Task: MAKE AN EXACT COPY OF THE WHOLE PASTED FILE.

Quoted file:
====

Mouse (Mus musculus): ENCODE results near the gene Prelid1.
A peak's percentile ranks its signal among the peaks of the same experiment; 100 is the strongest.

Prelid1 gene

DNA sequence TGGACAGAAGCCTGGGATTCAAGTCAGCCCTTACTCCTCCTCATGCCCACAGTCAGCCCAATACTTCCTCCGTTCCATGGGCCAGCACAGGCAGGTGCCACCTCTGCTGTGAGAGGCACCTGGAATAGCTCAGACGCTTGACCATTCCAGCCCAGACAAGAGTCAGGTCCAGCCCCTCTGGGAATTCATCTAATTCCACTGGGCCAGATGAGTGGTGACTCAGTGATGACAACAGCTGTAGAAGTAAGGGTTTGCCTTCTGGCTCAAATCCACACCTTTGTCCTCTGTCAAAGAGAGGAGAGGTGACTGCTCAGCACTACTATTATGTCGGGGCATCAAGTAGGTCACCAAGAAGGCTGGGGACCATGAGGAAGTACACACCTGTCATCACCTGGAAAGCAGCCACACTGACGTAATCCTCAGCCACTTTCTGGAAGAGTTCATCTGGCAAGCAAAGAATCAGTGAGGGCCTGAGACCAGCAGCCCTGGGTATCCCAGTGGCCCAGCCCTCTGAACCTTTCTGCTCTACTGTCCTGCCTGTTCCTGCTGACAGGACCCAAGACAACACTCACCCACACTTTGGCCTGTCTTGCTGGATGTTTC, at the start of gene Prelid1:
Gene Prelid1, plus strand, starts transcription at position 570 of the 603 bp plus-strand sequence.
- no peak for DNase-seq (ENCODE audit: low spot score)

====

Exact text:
Mouse (Mus musculus): ENCODE results near the gene Prelid1.
A peak's percentile ranks its signal among the peaks of the same experiment; 100 is the strongest.

Prelid1 gene

DNA sequence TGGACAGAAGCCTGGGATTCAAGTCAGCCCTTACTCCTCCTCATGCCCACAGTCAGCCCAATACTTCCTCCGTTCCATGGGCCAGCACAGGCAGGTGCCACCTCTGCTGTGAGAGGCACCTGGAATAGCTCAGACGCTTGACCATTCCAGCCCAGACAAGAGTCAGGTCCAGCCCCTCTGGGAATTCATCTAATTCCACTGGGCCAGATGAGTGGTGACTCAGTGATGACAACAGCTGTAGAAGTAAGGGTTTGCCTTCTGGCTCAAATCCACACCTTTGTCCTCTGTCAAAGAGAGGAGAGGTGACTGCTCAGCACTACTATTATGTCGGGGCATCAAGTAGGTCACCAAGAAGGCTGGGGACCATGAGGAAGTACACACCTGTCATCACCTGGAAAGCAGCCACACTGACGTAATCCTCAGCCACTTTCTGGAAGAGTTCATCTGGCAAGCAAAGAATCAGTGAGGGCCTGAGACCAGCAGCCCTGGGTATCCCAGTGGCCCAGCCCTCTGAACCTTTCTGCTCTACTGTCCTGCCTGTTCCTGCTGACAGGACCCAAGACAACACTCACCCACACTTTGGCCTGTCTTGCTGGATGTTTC, at the start of gene Prelid1:
Gene Prelid1, plus strand, starts transcription at position 570 of the 603 bp plus-strand sequence.
- no peak for DNase-seq (ENCODE audit: low spot score)